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Howie, I drove out the seal and the inner bearing the way it says to do in the Airstream owners' manual: "Lay down hub and rotor [rotor? doesn't matter, same process] with inside grease seal down. Knock out inner bearing using wood or plastic dowel and hammer." The dowel works well because it's round and covers a little more the bearing. As I worked around the bearing, trying to not hit it with too hard and using a light weight hammer, it gradually works it's way out and eventually drops. It was not bent. It's the same process in reverse as used when seating the bearing and seal from the other side, except I used a short piece of quarter round as the dowel was too long to be accurate. Sorry to disagree with you on this one. Your suggestions are almost always useful, but I differ on this.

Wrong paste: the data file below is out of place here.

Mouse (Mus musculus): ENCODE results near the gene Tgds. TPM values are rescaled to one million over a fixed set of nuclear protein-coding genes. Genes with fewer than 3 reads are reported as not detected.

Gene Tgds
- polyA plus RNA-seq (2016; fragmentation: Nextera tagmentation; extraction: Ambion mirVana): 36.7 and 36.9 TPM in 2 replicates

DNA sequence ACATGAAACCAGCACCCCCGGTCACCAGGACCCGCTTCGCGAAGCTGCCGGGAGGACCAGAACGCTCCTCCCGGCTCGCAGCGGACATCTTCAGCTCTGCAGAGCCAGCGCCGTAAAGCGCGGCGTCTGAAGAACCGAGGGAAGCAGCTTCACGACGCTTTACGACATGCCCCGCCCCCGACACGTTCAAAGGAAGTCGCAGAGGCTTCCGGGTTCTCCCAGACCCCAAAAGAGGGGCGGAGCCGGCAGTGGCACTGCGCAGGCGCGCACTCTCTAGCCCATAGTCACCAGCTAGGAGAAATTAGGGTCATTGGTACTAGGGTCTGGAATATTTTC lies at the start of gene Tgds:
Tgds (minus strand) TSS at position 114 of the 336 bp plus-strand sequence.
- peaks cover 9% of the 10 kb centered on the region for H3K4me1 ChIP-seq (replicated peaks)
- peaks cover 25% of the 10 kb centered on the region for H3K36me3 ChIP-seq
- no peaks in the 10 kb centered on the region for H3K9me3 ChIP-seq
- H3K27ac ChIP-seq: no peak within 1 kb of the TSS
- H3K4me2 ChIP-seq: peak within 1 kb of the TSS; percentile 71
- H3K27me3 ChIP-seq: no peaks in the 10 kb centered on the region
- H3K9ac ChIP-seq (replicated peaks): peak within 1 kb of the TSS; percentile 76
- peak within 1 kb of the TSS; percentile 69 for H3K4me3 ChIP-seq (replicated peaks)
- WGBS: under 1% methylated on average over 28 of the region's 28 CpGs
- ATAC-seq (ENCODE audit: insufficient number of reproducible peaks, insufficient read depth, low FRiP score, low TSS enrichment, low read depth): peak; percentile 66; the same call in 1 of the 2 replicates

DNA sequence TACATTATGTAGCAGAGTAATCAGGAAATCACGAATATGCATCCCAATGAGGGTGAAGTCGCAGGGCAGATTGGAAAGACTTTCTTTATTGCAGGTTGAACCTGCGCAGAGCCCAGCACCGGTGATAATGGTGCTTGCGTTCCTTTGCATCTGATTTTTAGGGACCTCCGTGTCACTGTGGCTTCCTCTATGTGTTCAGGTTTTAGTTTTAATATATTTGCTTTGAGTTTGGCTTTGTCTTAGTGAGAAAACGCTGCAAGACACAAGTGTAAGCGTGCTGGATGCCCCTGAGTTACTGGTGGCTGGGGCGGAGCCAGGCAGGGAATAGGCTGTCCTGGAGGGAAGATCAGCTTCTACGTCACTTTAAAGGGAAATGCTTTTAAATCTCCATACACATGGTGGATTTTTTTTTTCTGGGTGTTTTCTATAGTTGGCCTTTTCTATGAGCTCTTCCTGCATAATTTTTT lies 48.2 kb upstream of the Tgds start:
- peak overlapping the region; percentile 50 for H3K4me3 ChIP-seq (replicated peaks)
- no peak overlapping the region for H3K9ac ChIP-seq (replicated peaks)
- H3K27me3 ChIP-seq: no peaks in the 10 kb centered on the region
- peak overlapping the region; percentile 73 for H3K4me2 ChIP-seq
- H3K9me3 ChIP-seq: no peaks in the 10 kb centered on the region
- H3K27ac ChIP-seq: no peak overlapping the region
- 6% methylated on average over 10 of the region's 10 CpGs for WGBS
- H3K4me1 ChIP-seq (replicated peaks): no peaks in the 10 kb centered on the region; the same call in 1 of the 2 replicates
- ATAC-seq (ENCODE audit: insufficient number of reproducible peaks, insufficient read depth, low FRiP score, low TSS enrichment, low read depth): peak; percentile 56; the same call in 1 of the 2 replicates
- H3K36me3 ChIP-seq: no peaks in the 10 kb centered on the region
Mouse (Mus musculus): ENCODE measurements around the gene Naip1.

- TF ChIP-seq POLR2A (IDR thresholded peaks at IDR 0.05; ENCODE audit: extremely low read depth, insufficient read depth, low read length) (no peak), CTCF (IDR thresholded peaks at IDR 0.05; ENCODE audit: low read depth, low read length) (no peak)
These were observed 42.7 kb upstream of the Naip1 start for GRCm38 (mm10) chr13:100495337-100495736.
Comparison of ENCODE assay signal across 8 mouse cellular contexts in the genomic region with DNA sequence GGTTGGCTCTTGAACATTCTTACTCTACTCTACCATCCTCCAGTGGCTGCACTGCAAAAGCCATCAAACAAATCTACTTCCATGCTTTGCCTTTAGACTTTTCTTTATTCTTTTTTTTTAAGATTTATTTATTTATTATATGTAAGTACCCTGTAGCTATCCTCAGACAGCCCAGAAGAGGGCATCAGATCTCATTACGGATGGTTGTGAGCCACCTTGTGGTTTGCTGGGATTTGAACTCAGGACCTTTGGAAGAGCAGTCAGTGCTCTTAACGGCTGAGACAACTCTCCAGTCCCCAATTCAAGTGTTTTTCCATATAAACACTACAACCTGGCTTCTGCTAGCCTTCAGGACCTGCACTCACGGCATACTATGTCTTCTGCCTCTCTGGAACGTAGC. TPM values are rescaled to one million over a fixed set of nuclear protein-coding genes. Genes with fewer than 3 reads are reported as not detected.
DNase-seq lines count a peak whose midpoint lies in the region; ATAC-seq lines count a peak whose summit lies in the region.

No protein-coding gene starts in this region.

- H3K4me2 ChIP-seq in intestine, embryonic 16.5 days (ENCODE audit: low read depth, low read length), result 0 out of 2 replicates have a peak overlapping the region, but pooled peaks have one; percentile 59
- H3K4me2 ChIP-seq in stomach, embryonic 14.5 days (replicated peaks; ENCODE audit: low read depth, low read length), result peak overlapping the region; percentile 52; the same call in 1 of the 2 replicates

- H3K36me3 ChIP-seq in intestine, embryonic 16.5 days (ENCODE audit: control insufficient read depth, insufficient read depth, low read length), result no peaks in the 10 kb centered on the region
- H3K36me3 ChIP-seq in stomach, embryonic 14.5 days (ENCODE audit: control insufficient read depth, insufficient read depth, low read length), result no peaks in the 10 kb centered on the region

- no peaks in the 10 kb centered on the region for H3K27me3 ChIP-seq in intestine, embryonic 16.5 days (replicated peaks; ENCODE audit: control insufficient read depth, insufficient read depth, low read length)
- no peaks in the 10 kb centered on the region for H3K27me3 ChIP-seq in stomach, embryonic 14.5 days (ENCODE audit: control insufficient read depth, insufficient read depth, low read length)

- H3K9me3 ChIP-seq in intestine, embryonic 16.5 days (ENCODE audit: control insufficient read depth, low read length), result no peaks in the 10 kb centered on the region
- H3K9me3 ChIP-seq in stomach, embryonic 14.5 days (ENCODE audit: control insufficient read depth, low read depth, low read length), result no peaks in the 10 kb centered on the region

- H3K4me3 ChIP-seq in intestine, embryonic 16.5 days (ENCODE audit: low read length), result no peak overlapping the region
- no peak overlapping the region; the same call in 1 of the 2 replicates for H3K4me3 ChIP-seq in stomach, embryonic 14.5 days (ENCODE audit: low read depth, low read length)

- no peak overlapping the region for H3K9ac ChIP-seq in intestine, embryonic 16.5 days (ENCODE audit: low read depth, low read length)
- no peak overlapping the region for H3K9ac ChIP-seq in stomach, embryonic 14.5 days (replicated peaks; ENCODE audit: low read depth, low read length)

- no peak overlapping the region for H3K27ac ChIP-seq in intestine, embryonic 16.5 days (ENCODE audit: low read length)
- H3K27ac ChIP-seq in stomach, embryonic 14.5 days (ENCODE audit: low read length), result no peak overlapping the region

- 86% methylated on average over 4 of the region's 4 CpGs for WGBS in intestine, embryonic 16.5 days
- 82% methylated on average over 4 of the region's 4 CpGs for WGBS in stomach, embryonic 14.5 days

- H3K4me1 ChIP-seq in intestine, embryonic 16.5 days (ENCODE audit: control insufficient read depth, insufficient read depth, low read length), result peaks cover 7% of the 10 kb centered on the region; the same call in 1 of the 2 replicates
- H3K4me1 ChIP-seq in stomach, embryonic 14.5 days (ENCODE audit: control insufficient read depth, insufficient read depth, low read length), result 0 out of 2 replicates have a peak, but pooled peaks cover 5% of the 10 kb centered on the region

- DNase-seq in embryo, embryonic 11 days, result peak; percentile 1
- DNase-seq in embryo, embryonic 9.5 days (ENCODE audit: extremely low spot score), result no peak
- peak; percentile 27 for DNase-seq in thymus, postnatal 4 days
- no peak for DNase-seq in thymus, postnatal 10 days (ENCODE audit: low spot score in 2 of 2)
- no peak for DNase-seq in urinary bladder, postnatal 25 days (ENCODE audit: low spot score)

I am sure if CW replaced the seal, it would be on the bill. I agree CW did a bad job. I think the only way to be sure about whether the bearings were repacked it to take the brake drum off and see if the seal is new (might not be able to tell), bent or whether the inside of the drum is cleaned. If there's a lot of brake dust in the drum, it's unlikely they took it off because the dust would fall out if they did. If someone is really concerned, none of this may prove anything, for ex., if they charged for seals doesn't mean they actually replaced them. When a retailer does a bad job, one can assume the whole thing needs to be done over for peace of mind. I have seen so many bad jobs done in so many areas that I do it myself as much as possible. It's unfortunate so many people have no pride in their work, but I don't want to be a victim of that. I figure I can usually do a better job myself even with little or no experience. I'm unsure if everyone can repack their bearings and adjust their brakes*, so then you have to ask a lot of questions, make some mistakes, and take your chances. When I needed knee surgery, I knew I couldn't do that myself, so I checked out the doctor and asked him a lot of questions and immediately after, I could walk a lot better.